In Icelandic patients, obstructive sleep apnea was associated with a two-fold increased risk of severe COVID-19 that required hospitalization or death after considering obesity and other comorbidities.
The occurrence of obstructive sleep apnea (OSA) regardless of obesity or other comorbidities can double the risk of adverse events related to COVID-19, including hospitalization and death. The results were recently published in Sleep.
In the context of several comorbidities known to worsen the risk of severe COVID-19, OSA has also been suggested as an independent risk factor for adverse outcomes, but researchers note that clinical data reflecting the general population has been scarce .
“Most studies have suggested an association but have been limited by highly selective study populations and / or the inability to adequately adjust to key confounders,” they wrote. “Confounding is particularly important as OSA is known to be strongly associated with males, obesity, diabetes mellitus, and heart failure; These are all well-established risk factors for severe COVID-19. “
To further evaluate OSA as a potential independent risk factor for severe COVID-19, which is defined as the combined outcome of hospitalization and death, the study authors examined a population-based cohort of community-based Icelandic citizens aged 18 and over who. the virus was diagnosed in 2020 (N = 4756).
Data on demographics, comorbidities and outcomes of COVID-19 were obtained from centralized national registries, with the diagnosis of OSA being retrieved from the centralized registry of the sleep department of Landspitali – The National University Hospital (LUH).
Since all Icelandic COVID-19 positive individuals were being treated at the time of diagnosis in the LUH COVID-19 outpatient clinic – the only referral center for OSA diagnosis in Iceland and the only provider of positive airway pressure (PAP) treatments – researchers also searched to investigate whether the risk of severe COVID-19 disease was reduced in the subgroup of patients with OSA who were treated with a PAP machine.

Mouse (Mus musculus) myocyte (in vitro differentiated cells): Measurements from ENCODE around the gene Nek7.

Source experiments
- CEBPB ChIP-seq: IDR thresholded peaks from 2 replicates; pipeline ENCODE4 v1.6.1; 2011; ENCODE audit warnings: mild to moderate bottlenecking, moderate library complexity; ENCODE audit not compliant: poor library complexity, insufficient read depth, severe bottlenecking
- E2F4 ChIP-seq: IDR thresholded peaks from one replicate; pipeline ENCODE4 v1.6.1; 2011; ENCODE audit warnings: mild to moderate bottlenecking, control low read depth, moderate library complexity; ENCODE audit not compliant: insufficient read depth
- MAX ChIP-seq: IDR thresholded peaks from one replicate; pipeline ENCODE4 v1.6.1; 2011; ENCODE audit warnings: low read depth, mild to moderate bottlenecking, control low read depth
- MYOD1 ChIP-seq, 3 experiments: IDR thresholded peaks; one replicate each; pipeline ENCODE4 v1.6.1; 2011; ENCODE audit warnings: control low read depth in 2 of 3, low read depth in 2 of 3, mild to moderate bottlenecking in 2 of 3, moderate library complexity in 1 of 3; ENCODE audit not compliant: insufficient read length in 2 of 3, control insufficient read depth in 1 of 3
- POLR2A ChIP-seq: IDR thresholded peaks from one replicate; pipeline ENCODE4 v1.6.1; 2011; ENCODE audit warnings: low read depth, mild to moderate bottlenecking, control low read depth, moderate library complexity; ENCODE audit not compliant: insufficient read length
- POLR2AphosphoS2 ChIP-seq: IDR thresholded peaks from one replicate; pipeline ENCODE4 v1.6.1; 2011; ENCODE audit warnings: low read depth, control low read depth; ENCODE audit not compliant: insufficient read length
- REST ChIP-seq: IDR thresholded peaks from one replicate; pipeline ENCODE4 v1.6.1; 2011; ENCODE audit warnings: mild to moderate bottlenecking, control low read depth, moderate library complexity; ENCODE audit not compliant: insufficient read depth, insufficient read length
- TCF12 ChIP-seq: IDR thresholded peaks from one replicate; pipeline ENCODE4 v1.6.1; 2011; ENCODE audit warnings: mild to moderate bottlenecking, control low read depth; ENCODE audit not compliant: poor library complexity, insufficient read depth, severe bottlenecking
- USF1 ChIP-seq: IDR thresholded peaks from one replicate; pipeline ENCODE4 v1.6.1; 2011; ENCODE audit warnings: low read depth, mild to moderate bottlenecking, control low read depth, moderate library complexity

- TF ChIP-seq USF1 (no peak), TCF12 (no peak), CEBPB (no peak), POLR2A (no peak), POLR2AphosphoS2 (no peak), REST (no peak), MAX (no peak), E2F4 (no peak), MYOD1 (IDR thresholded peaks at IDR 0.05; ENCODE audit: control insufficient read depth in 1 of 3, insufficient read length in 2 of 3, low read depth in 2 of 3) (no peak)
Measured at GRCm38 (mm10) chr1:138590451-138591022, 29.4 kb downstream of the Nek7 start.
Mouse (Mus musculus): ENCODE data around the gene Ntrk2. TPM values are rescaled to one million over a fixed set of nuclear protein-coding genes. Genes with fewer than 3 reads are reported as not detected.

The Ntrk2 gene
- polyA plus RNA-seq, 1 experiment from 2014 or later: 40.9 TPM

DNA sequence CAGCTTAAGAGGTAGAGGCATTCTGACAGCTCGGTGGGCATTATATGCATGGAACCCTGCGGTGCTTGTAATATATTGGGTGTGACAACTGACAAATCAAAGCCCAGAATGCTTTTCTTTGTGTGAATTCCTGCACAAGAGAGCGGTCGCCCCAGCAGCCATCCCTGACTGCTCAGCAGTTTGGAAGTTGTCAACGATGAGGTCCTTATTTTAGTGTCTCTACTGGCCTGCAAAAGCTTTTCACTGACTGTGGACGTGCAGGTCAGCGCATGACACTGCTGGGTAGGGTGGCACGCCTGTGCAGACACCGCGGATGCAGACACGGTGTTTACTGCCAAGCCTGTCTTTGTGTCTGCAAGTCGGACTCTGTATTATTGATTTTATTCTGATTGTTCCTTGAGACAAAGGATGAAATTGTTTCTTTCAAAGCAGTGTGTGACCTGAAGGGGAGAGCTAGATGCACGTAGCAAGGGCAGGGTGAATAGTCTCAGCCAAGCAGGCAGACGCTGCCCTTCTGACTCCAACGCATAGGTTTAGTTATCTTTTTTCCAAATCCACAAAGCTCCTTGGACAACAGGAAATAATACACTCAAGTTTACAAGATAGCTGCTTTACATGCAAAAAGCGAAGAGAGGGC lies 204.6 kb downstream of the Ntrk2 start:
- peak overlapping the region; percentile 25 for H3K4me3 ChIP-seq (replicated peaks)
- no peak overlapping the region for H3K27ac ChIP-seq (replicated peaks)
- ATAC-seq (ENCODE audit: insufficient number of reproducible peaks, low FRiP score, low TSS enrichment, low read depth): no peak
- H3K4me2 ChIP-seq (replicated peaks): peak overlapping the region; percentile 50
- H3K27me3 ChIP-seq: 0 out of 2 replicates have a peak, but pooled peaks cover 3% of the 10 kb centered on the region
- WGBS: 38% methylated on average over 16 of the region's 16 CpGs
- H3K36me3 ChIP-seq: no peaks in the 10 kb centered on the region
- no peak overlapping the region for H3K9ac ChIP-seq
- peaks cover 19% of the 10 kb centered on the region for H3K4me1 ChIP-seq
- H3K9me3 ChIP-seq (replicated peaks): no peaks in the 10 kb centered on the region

Of the patients diagnosed with COVID-19, 185 (3.9%) had a diagnosis of OSA. Compared to patients without OSA, the patients with this disease were older (median age 59 vs. 39 years; P <0.001), had a higher body mass index (BMI; median 32 vs. 26; P <0.001) and were more likely to be male (72% vs. 51%; P <0.001) and more often suffer from high blood pressure (44% vs. 11%; P <0.001), diabetes mellitus (18% vs. 3%; P <0.001), chronic kidney disease (9% vs. 2%; P <0.001), chronic obstructive pulmonary disease (6% vs. 1%; P <0.001) and heart failure (5% vs. 1%; P <0.001).
A total of 238 were hospitalized or died, 38 of them with OSA. After adjusting for age, gender, and BMI, OSA was associated with a more than 2-fold increased risk of severe COVID-19 (OR 2.2; 95% CI 1.4–3.5). The researchers then further corrected for demographics and various comorbidities, with the risk of severe COVID-19 in patients with OSA being slightly reduced but still doubling (OR 2.0; 95% CI 1.2-3.2) im Compared to patients without OSA.
PAP treatment has not been found to change the risk of developing severe COVID-19 in patients with OSA.
Regarding the study results, the researchers said that due to the nationwide study design and the unselected cohort of people with SARS-CoV-2 infection, the results are likely representative of the general population. “Larger studies are needed to further evaluate various phenotypes of OSA, examine possible pathophysiological mechanisms, and examine the effect of PAP treatment on outcomes of COVID-19,” they concluded.
Rögnvaldsson KG, Eyþorsson ES, Emilsson OI, et al. Obstructive sleep apnea is an independent risk factor for severe COVID-19: a population-based study. Sleep. Published online on November 17, 2021. doi: 10.1093 / sleep / zsab272